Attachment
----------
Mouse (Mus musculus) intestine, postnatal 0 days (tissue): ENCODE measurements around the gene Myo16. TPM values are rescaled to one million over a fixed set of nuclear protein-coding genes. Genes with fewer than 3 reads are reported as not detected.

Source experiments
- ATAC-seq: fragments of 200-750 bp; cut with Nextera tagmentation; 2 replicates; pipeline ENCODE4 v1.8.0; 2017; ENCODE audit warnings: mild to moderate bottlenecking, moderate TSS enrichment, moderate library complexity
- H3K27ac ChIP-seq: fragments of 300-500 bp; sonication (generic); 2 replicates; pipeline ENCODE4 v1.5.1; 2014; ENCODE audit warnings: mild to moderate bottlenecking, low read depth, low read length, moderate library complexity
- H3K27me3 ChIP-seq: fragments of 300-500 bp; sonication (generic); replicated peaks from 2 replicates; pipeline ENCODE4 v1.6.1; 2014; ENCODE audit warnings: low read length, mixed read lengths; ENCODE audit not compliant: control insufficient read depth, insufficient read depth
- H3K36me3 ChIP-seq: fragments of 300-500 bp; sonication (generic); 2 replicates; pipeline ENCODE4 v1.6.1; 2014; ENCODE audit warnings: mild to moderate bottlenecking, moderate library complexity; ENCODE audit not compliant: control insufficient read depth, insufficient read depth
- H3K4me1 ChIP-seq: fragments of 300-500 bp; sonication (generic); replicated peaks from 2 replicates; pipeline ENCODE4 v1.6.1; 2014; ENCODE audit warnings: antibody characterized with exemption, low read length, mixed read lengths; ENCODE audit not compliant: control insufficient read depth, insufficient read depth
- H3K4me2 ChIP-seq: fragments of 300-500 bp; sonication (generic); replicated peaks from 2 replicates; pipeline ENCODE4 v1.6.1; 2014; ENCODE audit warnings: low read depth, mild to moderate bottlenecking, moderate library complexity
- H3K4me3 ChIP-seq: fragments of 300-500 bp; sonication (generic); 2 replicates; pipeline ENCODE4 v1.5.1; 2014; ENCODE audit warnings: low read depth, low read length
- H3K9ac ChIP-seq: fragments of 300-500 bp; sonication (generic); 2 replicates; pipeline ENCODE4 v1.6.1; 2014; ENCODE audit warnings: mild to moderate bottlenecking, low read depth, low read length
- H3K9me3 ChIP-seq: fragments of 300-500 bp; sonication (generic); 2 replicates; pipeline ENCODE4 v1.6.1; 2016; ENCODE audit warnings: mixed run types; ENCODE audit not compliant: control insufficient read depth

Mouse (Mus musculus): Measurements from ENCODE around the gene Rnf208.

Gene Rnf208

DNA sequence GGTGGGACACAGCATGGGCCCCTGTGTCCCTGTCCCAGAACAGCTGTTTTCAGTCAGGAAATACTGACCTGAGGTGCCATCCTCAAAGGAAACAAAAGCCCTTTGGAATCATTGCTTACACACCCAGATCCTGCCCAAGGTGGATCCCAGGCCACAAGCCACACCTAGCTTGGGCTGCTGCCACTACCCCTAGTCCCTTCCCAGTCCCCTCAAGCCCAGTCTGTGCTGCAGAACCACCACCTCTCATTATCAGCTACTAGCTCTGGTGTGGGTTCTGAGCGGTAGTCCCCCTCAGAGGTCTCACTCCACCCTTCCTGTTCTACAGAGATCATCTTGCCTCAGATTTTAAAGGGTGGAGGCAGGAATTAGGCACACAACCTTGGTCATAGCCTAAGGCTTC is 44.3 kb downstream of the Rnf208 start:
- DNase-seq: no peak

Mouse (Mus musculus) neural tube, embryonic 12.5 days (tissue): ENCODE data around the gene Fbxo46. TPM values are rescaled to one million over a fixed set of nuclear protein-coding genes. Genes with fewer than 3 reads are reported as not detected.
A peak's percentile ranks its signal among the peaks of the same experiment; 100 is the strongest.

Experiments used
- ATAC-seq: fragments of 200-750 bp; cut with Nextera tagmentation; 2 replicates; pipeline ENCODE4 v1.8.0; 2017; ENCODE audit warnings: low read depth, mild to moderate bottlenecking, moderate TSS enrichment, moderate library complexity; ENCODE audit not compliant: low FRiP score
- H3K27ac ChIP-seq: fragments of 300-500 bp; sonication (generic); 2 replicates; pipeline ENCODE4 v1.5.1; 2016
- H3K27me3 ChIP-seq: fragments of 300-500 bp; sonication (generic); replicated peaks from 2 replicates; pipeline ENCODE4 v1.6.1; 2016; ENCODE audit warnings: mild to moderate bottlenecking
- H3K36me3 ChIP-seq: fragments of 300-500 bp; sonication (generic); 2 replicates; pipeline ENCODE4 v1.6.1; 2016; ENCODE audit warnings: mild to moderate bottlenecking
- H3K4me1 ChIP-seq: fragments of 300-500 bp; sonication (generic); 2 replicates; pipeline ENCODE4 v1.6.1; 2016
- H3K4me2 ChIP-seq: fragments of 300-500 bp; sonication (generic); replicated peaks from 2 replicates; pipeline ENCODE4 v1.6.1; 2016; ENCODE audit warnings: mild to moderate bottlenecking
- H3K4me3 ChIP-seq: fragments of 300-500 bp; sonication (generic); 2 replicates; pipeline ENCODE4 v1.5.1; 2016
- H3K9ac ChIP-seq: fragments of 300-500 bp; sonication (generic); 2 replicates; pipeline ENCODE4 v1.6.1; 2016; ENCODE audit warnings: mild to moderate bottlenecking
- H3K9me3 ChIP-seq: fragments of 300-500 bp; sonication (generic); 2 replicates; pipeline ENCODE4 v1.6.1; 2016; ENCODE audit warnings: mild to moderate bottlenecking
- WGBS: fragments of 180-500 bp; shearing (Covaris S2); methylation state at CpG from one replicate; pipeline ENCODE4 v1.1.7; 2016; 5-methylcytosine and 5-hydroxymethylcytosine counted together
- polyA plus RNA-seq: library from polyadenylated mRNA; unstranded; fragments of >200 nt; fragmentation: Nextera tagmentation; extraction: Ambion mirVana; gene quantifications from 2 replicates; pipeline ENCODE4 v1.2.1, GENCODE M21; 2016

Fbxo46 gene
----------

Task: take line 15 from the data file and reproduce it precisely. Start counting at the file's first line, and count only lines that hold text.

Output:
- DNase-seq: no peak